I am a third generation trigeminal neuralgia patient and provide telephone support to other patients and caregivers through the Trigeminal Neuralgia Association. Trigeminal Neuralgia is a disorder of the fifth cranial (trigeminal) nerve that causes pain in areas of the face. I value the palliative role that my gray kitties Gracie and Granite, and my puppy, Bessie, (all rescues) play in my life.
My goals are (1) to have four-legged residents at Seer Farms feel as special and pampered as the four-legged companions in my own home, and (2) to have no one stay in an unsafe situation or abandon their pets because they do not know where to keep them safe and sound during troubled times.
Susan Addelston, director
Susan Addelston is a retired NYC Social Studies teacher. Now an active member of many local and national animal welfare organizations, member, she is on the Volunteer Auxiliary for Animal Shelters in Jackson and an ex-officio member Animal Welfare Committee (Jackson). She currently resides in Westlake senior community in Jackson.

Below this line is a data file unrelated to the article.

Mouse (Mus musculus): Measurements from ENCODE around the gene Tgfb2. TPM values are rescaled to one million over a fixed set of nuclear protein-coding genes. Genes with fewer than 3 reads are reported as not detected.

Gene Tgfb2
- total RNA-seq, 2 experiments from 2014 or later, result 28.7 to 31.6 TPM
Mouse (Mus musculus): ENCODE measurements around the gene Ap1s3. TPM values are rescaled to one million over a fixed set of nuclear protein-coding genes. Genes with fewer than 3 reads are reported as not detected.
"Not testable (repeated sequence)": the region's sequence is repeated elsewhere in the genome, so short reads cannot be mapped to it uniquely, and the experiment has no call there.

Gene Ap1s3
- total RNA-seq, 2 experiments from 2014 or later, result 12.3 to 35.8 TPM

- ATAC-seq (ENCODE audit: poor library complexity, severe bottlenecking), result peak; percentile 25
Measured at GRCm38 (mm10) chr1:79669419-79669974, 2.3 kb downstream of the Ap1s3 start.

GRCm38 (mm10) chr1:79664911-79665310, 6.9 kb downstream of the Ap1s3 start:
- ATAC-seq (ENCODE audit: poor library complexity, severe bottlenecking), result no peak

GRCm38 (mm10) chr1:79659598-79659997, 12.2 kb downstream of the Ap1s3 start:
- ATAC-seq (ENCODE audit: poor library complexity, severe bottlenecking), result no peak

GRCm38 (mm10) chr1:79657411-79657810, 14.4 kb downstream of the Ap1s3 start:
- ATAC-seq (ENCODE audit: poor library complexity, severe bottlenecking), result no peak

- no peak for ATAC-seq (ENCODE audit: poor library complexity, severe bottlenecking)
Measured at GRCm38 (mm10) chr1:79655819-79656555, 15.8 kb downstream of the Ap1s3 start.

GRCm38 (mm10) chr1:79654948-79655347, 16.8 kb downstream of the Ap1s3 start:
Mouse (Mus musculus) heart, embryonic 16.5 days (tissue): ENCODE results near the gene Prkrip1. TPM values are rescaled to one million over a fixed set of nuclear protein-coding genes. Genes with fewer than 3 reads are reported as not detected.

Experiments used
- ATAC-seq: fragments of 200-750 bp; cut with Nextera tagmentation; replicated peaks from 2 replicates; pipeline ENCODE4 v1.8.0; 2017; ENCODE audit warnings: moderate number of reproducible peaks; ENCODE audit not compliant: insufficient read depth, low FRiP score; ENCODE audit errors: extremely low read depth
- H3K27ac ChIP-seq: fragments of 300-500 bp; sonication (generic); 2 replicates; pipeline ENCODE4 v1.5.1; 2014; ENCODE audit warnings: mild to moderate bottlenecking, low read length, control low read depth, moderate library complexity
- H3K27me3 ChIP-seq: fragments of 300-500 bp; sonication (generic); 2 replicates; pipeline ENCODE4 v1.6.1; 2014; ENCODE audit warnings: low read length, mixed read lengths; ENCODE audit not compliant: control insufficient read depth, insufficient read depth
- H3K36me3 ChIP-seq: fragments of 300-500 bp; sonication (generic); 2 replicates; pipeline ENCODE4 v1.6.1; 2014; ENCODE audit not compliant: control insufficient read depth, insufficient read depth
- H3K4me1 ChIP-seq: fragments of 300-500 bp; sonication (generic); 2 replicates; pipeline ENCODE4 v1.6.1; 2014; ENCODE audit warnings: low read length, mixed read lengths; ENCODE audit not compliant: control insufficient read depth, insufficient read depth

Karen Holmes, director
Karen Holmes is a small animal veterinarian practicing in Massachusetts. Her professional interests include working with birds, dogs, cats and smaller mammals. Karen enjoys practicing all aspects of veterinary medicine, but particularly likes working with families to better understand the nature and needs of the animals they've chosen as companions. She finds it especially gratifying to work with some of the larger parrots who may be part of a family over two or more generations and help those involved develop and practice a natural approach to life with an avian companion.
Working with animals and their humans has given her the chance to be of service in a completely new way that is challenging and rewarding. Volunteering her time and skills for rescues, shelters and other animal oriented non-profit organizations helps Karen keep in touch with the resilience and wonder of animals.
When she isn't practicing veterinary medicine, Karen likes to kayak, read and play with the animals living in her home.